Relief offered to northern Gaza village hit by sewage disaster

By staff writers
3 Apr 2007

An agency supported by a coalition of humanitarian and church organisations is assisting with a rescue operation after a flood of sewage swept through a village in the northern Gaza Strip, killing at least five people.

The devastation occurred when a waste water treatment pool burst its banks next to the village of Um Nasser in Beit Lahiya, forcing around 1,500 people to flee their homes.

Two elderly women, two children and a teenage girl were among the dead while a further eleven people are missing.

At least 250 houses were damaged by the flood. The United Nations Relief Works Agency has set up a temporary camp with tents and food rations for displaced families.

A primary healthcare clinic run by the Palestinian Medical Relief Society (PMRS) - supported by UK agency Christian Aid and others - was affected by the flooding but has now been cleared and is providing healthcare services to those injured in the flood.

PMRS is also assisting with the rescue and relief operation and has established two teams to help evacuate people, search for those still missing under the sewage and transfer the injured to hospital.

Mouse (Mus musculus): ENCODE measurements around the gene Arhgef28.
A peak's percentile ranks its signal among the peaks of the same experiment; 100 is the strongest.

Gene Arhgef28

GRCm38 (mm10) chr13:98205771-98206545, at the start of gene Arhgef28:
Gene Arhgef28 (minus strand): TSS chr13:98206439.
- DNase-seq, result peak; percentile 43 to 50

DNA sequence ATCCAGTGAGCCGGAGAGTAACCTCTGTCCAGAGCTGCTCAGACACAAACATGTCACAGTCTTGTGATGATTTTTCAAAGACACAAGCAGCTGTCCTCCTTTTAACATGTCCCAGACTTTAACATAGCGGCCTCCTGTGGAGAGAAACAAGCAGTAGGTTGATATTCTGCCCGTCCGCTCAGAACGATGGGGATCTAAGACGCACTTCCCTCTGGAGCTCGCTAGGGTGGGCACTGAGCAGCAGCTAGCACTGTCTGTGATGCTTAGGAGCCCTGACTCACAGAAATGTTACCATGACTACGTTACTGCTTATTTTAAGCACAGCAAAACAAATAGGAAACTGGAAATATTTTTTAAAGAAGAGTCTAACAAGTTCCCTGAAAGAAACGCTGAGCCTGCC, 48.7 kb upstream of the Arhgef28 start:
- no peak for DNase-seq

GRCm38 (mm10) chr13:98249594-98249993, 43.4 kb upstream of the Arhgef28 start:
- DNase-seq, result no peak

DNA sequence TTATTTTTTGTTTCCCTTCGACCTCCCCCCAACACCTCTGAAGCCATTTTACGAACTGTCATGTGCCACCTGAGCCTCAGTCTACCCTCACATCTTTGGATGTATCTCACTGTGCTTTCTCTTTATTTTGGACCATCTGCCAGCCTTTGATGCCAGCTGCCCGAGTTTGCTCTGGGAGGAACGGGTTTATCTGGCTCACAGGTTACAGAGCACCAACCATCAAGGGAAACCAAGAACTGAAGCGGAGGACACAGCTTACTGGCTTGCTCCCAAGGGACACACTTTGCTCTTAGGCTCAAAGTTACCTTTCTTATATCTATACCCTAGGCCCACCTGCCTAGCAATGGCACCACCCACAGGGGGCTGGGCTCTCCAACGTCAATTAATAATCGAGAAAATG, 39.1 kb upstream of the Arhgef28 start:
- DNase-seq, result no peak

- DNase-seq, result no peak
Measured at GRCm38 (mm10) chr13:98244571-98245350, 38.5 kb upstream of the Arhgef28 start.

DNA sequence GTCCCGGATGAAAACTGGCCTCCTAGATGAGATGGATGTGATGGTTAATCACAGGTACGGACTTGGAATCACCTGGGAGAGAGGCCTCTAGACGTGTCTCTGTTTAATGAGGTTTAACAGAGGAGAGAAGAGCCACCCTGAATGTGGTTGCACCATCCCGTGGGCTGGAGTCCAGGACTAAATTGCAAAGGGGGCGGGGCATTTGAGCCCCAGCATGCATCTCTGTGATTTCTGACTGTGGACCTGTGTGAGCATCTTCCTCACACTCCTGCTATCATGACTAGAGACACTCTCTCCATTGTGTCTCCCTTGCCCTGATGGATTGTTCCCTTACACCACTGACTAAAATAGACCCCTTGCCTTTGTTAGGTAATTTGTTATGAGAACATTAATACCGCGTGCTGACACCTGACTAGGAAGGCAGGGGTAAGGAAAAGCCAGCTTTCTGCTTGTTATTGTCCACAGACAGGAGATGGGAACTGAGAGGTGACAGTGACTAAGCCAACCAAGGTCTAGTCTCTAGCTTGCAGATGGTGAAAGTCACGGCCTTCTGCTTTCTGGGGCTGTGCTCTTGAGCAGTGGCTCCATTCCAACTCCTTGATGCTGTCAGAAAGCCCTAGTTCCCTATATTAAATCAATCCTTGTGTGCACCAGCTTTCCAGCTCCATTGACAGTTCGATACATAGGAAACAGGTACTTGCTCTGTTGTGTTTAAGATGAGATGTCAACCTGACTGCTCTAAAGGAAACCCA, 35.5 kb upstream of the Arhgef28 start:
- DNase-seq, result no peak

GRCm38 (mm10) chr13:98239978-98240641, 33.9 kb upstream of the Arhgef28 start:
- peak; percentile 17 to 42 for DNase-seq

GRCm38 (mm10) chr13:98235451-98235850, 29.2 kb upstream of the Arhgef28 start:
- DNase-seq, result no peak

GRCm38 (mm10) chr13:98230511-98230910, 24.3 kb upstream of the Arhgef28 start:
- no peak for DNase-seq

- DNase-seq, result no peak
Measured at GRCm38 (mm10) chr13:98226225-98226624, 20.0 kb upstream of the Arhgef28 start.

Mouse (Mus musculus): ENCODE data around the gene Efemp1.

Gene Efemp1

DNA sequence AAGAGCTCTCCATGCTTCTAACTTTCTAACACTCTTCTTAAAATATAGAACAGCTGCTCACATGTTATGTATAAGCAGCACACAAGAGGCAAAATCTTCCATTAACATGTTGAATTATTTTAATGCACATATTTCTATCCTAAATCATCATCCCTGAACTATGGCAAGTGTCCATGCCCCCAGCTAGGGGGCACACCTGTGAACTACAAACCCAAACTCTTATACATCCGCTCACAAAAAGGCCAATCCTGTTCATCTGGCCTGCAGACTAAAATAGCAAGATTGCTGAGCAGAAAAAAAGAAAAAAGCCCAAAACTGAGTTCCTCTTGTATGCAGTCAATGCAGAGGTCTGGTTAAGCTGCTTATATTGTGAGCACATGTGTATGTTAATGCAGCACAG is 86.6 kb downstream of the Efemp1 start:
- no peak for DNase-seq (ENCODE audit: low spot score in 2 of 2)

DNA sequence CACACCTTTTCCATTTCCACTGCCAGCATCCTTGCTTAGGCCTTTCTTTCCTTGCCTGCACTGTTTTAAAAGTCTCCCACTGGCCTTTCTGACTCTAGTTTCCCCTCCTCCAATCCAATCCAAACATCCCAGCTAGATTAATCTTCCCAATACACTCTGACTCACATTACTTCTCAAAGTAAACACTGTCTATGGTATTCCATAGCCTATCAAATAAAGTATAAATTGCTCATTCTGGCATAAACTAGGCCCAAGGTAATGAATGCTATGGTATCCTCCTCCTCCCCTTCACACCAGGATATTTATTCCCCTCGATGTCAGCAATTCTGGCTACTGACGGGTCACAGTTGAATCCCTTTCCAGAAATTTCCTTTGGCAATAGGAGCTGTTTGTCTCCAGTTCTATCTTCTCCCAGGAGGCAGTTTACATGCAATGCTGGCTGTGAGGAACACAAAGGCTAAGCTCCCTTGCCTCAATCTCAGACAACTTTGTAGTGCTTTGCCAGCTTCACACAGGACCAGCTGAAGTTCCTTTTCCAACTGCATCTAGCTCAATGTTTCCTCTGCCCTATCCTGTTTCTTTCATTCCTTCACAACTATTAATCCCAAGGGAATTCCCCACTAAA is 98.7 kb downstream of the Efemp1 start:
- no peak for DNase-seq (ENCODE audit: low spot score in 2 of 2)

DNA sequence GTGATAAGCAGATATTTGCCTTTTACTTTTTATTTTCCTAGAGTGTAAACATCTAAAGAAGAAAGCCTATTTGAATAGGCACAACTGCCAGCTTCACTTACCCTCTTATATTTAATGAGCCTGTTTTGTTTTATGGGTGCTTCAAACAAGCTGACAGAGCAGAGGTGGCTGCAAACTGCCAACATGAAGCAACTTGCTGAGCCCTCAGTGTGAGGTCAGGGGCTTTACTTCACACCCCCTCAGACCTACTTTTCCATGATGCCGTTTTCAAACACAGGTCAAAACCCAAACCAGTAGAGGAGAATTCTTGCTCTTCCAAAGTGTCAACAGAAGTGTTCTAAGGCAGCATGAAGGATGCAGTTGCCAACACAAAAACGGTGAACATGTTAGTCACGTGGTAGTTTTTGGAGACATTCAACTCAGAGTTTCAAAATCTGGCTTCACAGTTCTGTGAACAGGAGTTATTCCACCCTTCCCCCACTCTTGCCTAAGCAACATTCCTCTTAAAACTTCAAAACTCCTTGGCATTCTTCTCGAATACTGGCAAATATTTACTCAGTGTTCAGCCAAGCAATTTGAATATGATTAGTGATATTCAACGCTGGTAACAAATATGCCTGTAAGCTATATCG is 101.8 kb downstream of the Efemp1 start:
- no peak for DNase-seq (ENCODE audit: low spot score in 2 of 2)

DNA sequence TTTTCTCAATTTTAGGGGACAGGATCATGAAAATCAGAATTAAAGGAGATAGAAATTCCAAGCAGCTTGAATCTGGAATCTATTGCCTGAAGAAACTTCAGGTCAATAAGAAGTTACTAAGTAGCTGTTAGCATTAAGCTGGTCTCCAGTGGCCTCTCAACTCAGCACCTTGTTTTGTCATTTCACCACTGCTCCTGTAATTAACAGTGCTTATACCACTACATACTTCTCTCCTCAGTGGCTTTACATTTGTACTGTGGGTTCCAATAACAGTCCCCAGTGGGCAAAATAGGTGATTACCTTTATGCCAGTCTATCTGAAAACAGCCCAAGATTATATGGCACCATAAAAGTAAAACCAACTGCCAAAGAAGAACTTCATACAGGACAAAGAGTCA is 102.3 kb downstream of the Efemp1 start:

Mohammed Yaghi, head of the PMRS clinic in the village has worked there for five years and knows many of the village’s 5,000 inhabitants.

"This has been a tough day for everyone. It was particularly heartbreaking when an 11-month-old child whom I had treated at the clinic just two days before for a common cold was found dead in his house along with his grandmother," he said.

The search for bodies thought to be trapped inside the houses destroyed by the flood continues.

PMRS is extremely concerned about the public health implications for the displaced due to a lack of clean drinking water, the risk of water-borne diseases and the prevalence of mosquitoes.

They say people are in need of mattresses, blankets, baby milk, nappies and hygiene kits.

The Palestinian Authority (PA) has blamed the disaster on a freeze of aid to the PA since the election victory of Hamas in January 2006. But UN officials in Gaza said the plant had not been affected by the aid boycott but by security risks in the area and unexploded ordnance left over from Israeli incursions which had prevented repairs.

"Israel’s prolonged closure of Gaza’s borders has also prevented the entry of spare parts and materials needed for construction and repairs," said Helen Murray, Christian Aid emergency advocacy officer.

The sewage facility was built in the 1970s to serve around 50,000 people but has struggled to cope as the local population has grown to nearly 200,000. Construction of a new plant had been planned but Israel has not allowed work to be carried out on the new site.

The plant was also badly affected by air strikes and Israeli incursions in the Gaza Strip in June 2006 when the bombing of Gaza’s only domestic power plant resulted in less available electricity to pump sewage from the pools.

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